IT is difficult to obtain separately from Agra as well as the Omaheke communal farming community the true state of affairs in terms of the marketing of livestock through auctions.
About three weeks ago, in an apparent rebuttal of a move by Agra and Karoo to stop buying livestock from the Omaheke communal areas via auctions, the communal farming community also decided not to sell their animals through permits. Their contention is that permits have been a rip-off since buyers do not compete. However Agra, or the Agra top structure, seems to be distancing itself from what seems a common position of livestock auctioneers, brokers and traders represented in the Livestock Auctioneers, Brokers and Traders Association (LABTA). That is why it is hard to know Agra’s real position, as behind closed doors in their five-star offices top managers are categorical that they are in favour of auctions. In public, especially when engaging the farming community, the common position is that of LABTA.
Strangely, while Agra is apparently against permit sales and all for auctions, it could not honour auctions in Otjinene, Eiseb and Aminuis presumably because it had no buyers. Yet this is at a time when the common decision not to engage in auctions in Omaheke was to be effective. Who are Agra’s buyers and are they not the brokers falling under LABTA whose position is clear, not to engage in auctions? These are matters that Agra needs to clarify if its recent public posturing of being in favour of auctions, is to have any semblance of credibility.
The Agra bosses were taken aback by what they described as “uninformed, ignorant and even malicious statements, which were made at the meeting regarding our organisation (May 2 meeting)”. We are not quite sure what statements the Agra bosses are referring to but whatever statements the farming community must have fired or misfired were not directed at Agra per se. To most of the farmers Agra is a faceless entity.
It is true that somehow there has been confusion between Agra and Karoo regarding the withdrawal of agents from the communal areas, to the extent that Agra has also been at the receiving end of the communal farming community’s anger. However, the real targets of such anger and frustration are Agra and Karoo’s buying agents. Yet, one just wonders to what extent the bigwigs of either Agra or Karoo have been and are aware of the groundswell disappointment in their buying agents? Some of these agents seem, by the accounts of the communal farming communities, to be arbiters of unfair trade practices forming cartels of their own, unknown or known to Agra and Karoo, with a price regime privy to themselves and their cartels and little to do with enhancing the markets for the communal farming community.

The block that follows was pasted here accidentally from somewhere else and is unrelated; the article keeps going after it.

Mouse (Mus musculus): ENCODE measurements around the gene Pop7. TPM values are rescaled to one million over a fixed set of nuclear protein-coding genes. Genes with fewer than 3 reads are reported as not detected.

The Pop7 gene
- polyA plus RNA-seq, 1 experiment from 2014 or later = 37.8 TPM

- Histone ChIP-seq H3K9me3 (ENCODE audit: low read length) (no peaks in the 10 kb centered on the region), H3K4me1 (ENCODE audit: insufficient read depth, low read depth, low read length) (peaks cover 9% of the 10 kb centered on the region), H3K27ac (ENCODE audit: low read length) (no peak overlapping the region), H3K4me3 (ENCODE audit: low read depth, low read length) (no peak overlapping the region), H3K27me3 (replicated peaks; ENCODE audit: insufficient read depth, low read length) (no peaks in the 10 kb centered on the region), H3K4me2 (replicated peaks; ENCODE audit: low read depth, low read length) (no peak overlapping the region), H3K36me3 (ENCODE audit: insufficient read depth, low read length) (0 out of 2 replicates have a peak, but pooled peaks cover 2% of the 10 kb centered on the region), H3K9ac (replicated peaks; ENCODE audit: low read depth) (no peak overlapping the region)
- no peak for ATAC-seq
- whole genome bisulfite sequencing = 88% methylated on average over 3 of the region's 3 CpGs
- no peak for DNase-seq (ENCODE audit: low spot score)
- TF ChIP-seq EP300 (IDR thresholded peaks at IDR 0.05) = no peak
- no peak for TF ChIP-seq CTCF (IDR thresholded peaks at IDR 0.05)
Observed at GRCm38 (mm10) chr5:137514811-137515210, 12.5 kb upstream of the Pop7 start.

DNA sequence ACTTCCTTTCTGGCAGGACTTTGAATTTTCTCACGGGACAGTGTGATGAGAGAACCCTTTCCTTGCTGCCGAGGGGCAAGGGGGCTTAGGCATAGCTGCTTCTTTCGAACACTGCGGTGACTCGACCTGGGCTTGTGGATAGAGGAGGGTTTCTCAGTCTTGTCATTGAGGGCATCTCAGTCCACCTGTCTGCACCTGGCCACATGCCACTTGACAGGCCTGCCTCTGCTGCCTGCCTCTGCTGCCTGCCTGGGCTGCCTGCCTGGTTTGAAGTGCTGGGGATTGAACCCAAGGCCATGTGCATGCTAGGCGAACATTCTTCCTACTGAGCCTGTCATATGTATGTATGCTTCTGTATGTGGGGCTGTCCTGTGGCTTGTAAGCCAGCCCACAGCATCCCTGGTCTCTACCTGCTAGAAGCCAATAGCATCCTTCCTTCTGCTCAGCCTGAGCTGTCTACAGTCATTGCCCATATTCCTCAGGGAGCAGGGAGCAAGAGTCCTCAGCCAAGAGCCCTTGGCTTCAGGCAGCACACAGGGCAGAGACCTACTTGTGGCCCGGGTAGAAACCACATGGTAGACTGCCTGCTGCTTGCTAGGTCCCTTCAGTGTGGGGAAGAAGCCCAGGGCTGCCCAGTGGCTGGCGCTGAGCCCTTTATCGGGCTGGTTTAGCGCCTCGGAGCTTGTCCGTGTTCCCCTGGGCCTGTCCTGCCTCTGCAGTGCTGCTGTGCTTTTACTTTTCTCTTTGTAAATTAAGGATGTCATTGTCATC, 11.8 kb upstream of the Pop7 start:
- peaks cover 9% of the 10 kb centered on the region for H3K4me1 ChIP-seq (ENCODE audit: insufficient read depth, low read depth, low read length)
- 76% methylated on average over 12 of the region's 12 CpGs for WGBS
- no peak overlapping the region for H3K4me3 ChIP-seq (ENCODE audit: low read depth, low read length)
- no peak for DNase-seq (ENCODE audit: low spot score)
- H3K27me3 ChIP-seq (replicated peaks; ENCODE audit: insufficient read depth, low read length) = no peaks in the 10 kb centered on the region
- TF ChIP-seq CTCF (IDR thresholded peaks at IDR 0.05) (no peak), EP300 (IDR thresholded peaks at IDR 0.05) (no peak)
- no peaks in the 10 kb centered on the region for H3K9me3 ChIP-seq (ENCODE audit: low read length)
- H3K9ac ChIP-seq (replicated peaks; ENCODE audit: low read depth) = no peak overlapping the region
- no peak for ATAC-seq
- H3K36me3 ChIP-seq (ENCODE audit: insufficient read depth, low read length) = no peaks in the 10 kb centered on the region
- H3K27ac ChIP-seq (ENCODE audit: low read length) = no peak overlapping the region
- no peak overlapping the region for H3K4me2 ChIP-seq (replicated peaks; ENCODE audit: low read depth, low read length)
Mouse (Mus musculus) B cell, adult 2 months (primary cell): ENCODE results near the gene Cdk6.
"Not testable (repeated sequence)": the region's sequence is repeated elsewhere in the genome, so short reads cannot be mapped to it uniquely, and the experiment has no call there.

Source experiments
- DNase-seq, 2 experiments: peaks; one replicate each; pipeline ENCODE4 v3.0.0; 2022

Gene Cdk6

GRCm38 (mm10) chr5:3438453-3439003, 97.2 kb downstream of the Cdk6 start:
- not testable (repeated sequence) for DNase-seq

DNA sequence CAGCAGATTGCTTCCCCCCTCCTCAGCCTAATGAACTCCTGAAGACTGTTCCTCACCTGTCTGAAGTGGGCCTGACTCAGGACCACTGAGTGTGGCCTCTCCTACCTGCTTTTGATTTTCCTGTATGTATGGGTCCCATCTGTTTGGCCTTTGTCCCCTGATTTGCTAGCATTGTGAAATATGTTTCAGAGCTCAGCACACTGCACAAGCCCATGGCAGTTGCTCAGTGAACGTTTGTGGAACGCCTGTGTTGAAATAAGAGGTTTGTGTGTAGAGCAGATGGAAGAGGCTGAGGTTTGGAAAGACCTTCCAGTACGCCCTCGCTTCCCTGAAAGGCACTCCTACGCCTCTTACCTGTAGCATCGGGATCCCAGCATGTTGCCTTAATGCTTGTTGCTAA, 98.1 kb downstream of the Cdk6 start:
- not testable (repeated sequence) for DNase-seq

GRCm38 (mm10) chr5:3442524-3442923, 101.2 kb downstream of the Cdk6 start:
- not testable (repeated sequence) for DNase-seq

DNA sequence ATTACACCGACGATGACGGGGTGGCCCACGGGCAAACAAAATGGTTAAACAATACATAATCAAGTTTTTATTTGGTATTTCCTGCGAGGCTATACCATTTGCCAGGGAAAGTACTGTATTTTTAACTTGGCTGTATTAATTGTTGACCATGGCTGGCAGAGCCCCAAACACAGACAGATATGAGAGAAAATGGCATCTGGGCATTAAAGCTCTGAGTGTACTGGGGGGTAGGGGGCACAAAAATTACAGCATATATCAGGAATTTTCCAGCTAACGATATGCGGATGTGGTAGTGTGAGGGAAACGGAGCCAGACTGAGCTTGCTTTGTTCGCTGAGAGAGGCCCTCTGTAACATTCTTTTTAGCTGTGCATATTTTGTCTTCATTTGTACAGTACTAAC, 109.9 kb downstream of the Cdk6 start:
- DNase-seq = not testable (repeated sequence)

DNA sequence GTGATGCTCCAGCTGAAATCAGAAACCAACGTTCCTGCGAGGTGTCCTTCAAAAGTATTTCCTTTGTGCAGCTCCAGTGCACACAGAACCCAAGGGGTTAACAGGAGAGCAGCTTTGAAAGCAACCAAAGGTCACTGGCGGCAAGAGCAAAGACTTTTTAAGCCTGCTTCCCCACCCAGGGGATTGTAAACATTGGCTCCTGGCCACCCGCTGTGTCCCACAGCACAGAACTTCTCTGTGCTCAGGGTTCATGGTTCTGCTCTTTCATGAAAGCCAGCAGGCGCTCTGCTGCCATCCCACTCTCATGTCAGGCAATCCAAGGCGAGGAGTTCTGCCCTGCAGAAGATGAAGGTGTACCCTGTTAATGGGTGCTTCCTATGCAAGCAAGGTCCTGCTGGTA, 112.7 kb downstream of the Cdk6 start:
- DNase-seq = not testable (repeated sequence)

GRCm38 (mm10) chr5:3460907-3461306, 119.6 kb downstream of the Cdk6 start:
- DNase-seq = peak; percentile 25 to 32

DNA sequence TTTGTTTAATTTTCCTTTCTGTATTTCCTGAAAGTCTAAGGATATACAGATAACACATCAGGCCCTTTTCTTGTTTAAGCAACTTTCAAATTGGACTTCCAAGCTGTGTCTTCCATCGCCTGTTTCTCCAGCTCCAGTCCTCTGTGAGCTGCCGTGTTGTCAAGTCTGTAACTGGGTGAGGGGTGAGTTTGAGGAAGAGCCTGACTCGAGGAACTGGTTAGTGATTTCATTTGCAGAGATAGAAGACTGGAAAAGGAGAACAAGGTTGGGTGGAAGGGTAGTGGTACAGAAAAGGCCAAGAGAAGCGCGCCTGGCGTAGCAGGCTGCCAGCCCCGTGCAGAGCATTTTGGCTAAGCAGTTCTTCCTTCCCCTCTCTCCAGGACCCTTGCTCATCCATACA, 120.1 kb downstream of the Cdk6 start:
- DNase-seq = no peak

All good things that Agra claims to be to all people and to be doing are granted, but this is not the gist of the concern of the communal farming community. Their concern is in the prevailing price structure. The public face of this price structure is first and foremost Agra and Karoo’s agents. Agra and Karoo as entities only exist in name and in reality the people they deal with are their agents. This is the matter that needs addressing if it is not too late, as the communal farming community is already looking for alternatives and is reportedly close to striking a deal.
One understands the pressure on the leadership of the communal farming community in Omaheke to find a replacement for Karoo. However, it seems Agra is available but in some haste and blind rage – a result of years of perceived robbery – this leadership seems to be overlooking and bypassing Agra. Thus cognizant of the pressure it might find itself under, caution must be the order of the day.
We are sure whatever solution the farming community wants to find at the end of the day, they want it to be a lasting one. Certainly unnecessary haste cannot be the best agent of any lasting solution. Not if in this haste long-running partners like Agra all of a sudden become foes, regardless of the fact the auctions remain by their own pretence, the only means of buying livestock.
However, it would do future relations between the communal farming community and Agra a world of good if Agra comes clean of the holy alliance as presented by LABTA.
LABTA is proving to have among its midst elements hell bent on working against the interests of the communal farming community to feather their own nests as represented by the corrupt livestock pricing structure. As long as Agra appears to be bedfellows with these elements at night and friends of communal farmers at day it cannot but become the unintended target of the frustrations of these farmers. Also Agra can do best to remove the ambivalence among itself with its foot soldiers saying one thing and its commanders saying another. Lastly one cannot but agree with Agra that dialogue is the only solution.